The Middle Ages, the Age of Belief, was drawing to a close, and the Enlightenment, the Age of Reason, was born. It was a time of political and social upheaval, where the calm synthesis of one age was erupting into multiple streams of thought and practice, and a new way forward under Modernity was embraced that seemed to give stability to the world.

Now here it is -- in the words of Yogi Berra -- “Déjà vu all over again.” We seem to stand once again between the collapse of one world and the birth of a new. It is a time of social, political, economic, scientific and religious upheaval as the Age of Modernity draws to a close and, indeed, the Age of Postmodernity (which never had a clear positive identity to begin with – except that it was “post” – like my man between two swings) may also be drawing to a close. What will give stability to the new world is hard to say. Perhaps it will be the “Convergence Culture” described by M. Rex Miller that can forge a new brand of politics and economics out of old ideas and new challenges, and in the world of religion leaves room for the “vintage faith” to interact with the fluid culture that surrounds it.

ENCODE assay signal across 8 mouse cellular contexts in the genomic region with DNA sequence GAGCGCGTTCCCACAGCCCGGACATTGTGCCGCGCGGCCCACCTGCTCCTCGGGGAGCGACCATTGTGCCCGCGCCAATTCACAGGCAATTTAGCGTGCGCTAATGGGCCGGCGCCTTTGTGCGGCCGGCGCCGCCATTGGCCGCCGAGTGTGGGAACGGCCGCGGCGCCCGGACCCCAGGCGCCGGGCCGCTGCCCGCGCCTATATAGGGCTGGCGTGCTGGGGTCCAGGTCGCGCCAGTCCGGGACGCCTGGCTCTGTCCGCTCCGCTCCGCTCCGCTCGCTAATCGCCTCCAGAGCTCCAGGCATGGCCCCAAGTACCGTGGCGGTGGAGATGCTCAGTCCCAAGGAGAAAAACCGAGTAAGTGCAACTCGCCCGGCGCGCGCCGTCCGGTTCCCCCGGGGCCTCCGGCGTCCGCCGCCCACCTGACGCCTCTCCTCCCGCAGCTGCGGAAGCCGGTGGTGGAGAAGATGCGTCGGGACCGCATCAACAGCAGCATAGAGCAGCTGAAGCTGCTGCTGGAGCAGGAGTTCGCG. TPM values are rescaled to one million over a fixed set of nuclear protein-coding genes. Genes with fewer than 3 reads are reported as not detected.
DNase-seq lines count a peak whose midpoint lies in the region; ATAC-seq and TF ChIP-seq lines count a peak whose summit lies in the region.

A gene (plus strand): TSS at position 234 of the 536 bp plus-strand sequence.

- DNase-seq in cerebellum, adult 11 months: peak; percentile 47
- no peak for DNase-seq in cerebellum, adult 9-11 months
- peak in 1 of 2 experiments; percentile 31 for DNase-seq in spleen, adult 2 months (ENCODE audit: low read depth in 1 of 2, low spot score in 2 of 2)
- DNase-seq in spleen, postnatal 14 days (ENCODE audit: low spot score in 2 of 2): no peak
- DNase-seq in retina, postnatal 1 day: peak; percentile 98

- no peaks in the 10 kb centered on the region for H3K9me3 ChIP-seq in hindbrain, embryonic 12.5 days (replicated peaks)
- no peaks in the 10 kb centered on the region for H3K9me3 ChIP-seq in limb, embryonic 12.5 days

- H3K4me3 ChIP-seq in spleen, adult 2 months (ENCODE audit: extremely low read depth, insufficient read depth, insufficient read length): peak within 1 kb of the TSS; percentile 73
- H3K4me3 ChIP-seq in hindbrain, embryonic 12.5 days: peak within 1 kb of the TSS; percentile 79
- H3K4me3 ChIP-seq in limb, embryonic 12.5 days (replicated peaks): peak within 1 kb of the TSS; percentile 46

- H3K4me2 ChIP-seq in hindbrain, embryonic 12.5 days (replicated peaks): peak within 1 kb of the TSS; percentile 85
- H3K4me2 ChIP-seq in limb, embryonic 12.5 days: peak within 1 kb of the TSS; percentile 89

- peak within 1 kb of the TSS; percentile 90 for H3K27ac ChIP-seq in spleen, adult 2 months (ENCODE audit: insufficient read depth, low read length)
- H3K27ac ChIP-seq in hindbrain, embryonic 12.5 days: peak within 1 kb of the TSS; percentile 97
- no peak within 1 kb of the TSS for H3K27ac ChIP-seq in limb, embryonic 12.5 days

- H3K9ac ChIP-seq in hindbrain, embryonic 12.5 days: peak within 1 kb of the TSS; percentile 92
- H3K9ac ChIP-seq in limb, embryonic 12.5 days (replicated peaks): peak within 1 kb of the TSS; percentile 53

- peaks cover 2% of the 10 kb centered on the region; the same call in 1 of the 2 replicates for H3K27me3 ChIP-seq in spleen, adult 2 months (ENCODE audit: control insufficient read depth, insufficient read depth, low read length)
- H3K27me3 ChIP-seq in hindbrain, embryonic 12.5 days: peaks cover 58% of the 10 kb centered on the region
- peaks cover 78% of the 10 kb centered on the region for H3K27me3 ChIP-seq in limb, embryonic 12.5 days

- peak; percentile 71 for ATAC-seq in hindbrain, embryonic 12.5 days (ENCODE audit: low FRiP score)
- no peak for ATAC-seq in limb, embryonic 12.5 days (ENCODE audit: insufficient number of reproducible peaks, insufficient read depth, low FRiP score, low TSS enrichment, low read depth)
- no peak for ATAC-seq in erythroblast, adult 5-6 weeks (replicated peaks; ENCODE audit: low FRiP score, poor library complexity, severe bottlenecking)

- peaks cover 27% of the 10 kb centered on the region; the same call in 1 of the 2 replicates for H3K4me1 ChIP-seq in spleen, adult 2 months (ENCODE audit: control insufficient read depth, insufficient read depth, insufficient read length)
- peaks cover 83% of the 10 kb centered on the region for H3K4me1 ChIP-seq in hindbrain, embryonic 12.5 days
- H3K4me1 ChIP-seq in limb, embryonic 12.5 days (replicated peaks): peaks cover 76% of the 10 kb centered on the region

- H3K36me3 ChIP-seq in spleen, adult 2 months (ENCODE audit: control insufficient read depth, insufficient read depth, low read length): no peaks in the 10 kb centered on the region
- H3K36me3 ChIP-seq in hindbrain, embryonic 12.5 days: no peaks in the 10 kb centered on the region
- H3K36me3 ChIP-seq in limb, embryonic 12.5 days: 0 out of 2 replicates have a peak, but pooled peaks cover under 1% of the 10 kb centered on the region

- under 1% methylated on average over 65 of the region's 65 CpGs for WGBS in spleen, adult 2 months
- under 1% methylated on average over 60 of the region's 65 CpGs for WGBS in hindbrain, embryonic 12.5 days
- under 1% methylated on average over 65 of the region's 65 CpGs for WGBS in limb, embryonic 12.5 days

One thing is clear, however. In times of such upheaval – and there have been many in the Church, the Reformation being one – the Church has always shifted from an emphasis on “religion” and its traditions to a return to the Word and to the central tenet of the Word, that we live by grace through faith in Jesus Christ. And on the foundation of that formal and material principle (in the backpack of my “man on the swing”) the Church finds new life and renewal of mission in every age.